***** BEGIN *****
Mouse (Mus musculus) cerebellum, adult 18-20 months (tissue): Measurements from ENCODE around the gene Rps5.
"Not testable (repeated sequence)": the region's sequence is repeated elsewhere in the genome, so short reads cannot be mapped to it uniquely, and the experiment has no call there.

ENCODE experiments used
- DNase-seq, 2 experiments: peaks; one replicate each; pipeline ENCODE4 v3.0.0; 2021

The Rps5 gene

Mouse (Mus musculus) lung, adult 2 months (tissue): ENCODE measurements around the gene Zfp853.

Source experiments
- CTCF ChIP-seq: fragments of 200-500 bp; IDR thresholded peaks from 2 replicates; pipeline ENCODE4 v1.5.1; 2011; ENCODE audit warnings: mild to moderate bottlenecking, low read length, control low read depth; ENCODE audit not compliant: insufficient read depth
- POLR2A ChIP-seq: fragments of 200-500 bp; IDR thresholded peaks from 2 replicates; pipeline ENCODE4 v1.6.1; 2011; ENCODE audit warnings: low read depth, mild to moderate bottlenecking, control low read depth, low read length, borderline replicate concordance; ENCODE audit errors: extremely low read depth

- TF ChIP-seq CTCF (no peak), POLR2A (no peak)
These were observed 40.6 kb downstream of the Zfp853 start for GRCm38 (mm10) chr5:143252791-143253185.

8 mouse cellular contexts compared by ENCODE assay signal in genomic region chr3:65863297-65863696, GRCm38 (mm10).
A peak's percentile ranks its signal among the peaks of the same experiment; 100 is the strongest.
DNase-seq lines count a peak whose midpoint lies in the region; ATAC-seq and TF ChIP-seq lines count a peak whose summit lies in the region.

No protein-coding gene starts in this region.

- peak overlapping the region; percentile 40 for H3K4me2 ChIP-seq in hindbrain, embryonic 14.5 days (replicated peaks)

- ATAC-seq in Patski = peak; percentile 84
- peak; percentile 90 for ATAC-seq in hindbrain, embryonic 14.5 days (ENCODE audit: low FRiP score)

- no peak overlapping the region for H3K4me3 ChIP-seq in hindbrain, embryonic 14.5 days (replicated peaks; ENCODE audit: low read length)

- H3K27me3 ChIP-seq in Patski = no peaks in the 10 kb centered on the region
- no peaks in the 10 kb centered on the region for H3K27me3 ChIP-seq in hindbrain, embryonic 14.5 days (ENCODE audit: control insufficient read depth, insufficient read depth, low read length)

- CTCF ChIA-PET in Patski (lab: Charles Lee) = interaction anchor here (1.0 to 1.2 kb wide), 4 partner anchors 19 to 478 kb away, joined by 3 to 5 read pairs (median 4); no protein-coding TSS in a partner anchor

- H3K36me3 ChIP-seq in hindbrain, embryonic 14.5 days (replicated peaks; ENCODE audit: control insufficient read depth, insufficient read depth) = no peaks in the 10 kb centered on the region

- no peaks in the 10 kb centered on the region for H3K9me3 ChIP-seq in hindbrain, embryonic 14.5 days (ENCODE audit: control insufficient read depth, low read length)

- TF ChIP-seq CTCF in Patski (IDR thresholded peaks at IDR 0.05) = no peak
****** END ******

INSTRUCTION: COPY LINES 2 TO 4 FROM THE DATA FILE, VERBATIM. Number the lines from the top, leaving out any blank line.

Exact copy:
"Not testable (repeated sequence)": the region's sequence is repeated elsewhere in the genome, so short reads cannot be mapped to it uniquely, and the experiment has no call there.

ENCODE experiments used
- DNase-seq, 2 experiments: peaks; one replicate each; pipeline ENCODE4 v3.0.0; 2021